When talking about the American Revolution, newspapers are often touched upon lightly; Tory (Loyalist) newspapers are overlooked completely, yet for good reason. By the time this country achieved it’s independence, the word “Loyalist” was rarely seen in writing, let alone in speech.
Even before the Revolution, Tory newspapers were far and few between. Many were based in the Massachusetts Bay area, mainly Boston. Some titles included the Boston Weekly Advertiser, the Boston News-Letter, and the Boston Gazette. Due to Boston’s well-known anti-British stance, these papers’ publishers were under fire constantly and changed hands (and names) often. For example, over the Weekly Advertiser’s 18 year lifespan, it had four different titles, eventually ending with The Massachusetts Gazette and the Boston Post-boy and Advertiser.
How much criticism did these publishers face? James Rivington was the founder of the New York Loyal Gazette, a newspaper that debased colonists and the Patriots. Rivington was hung in effigy often, which was a contributing factor to the paper’s closing in 1783. (which was a surprisingly long time after the Revolution) Loyalist publishers were often intimidated in this manner; in some instances, authority figures were often the ones intimidating. Benjamin Towne, publisher of the Evening Post, was threatened by Thomas Paine for printing material against the creation of a Constitution in 1776.
The anti-constitution stance was widespread among other Loyalist publishers like Eleazer Oswald (stopped printing after libeling Chief Justice Thomas Mckean) and Philip Freneau. (stopped printing after he criticized George Washington and the Federalist Party)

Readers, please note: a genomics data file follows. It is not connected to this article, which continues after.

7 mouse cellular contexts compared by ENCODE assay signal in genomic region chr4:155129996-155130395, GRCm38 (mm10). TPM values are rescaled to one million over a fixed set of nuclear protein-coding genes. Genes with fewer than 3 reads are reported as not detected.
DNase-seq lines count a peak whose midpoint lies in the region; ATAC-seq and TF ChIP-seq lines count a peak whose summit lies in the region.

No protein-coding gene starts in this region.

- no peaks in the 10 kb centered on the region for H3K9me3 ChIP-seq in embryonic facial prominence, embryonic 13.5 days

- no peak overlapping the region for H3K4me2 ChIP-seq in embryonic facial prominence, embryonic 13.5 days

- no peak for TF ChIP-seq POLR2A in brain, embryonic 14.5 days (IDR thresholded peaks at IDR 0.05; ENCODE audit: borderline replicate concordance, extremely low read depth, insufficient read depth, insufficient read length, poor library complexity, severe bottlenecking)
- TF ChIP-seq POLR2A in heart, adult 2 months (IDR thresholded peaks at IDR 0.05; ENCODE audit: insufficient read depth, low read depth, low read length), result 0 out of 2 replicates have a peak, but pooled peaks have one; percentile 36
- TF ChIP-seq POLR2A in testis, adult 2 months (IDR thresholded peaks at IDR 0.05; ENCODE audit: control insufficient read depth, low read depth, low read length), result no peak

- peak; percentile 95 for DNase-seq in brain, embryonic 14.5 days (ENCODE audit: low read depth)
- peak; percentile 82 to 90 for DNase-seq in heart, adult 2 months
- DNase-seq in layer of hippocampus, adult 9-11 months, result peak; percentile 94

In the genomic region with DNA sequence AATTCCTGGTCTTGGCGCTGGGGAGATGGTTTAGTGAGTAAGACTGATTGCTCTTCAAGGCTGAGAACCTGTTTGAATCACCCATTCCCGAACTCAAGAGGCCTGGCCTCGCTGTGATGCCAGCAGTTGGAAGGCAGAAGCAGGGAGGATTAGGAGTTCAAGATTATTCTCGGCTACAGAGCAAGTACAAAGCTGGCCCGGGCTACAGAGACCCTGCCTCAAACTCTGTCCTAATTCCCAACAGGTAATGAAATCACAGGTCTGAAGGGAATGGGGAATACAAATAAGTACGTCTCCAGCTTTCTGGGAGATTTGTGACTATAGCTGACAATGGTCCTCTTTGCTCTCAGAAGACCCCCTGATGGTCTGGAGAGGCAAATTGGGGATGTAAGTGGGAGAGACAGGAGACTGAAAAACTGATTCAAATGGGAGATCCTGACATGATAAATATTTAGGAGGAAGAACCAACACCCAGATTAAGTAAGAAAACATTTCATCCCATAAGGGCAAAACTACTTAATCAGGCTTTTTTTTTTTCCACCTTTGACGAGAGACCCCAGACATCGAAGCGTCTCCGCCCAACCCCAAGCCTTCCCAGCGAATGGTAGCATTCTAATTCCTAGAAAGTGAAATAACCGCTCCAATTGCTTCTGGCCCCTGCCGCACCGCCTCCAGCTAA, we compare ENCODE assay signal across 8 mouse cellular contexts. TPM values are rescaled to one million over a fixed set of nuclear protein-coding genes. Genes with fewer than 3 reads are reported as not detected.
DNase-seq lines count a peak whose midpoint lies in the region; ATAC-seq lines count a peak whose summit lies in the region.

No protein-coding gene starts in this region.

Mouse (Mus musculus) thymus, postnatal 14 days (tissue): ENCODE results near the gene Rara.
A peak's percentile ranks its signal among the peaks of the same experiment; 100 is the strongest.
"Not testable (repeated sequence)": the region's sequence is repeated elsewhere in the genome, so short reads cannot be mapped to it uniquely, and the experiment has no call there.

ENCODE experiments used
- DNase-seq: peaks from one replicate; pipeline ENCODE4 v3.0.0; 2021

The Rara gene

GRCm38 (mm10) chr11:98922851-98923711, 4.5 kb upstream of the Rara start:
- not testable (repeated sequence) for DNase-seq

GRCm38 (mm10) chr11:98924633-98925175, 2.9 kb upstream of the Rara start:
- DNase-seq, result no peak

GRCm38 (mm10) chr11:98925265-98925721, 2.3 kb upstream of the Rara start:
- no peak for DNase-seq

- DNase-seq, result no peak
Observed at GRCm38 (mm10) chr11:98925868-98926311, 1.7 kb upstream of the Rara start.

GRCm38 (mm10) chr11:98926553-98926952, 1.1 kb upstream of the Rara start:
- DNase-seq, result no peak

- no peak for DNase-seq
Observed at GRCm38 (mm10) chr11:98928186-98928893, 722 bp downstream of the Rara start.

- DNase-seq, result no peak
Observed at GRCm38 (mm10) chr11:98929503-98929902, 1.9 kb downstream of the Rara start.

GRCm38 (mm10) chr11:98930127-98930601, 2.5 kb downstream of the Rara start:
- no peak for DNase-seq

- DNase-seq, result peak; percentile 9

Aside from intimidation, Loyalist newspapers were shut down for another reason: lack of support and change of viewpoint. Papers like the Boston Weekly Advertiser initially “loyally sustained the British government.” By the end of it’s lifespan, front page articles often called for Revolution. In the January 2, 1776 issue, the front page contained extremely revolutionary articles referencing the British Parliament as “tyrants.” The Boston Gazette, another Loyalist-founded paper eventually changed its content’s opinion completely with the arrival of correspondents like John Adams and Paul Revere.
Though the Gazette embraced a pro-American standpoint, it was discontinued due to lack of support. With so many other publishers who were printing papers on the side of the colonists, what need would there be for another one? (especially a formerly Loyalist one) The Boston News-Letter was a Loyalist paper that changed hands an absurd number of times. The only reason it was still in print by 1776 was because the British troops stationed in Boston bought it. When the troops left, so did the News-Letter.
Overall, Loyalists never really stood a chance in the printing industry, an industry that at the time, was widely known to help provoke the Revolution. (illegally and somewhat secretly of course) The two reasons for such a failure: publishers were overwhelmingly intimidated and nobody had a need to buy a Loyalist newspaper after 1776.
Dictionary of Literary Biography, Vol.33: American Newspaper Journalists 1690-1782. Edited by: Perry J. Ashley, USC
Check-list of Boston Newspapers, 1704-1780. By: Mary Ayer and Albert Matthews
Readex’s online Archive of Americana: America’s Historical Newspapers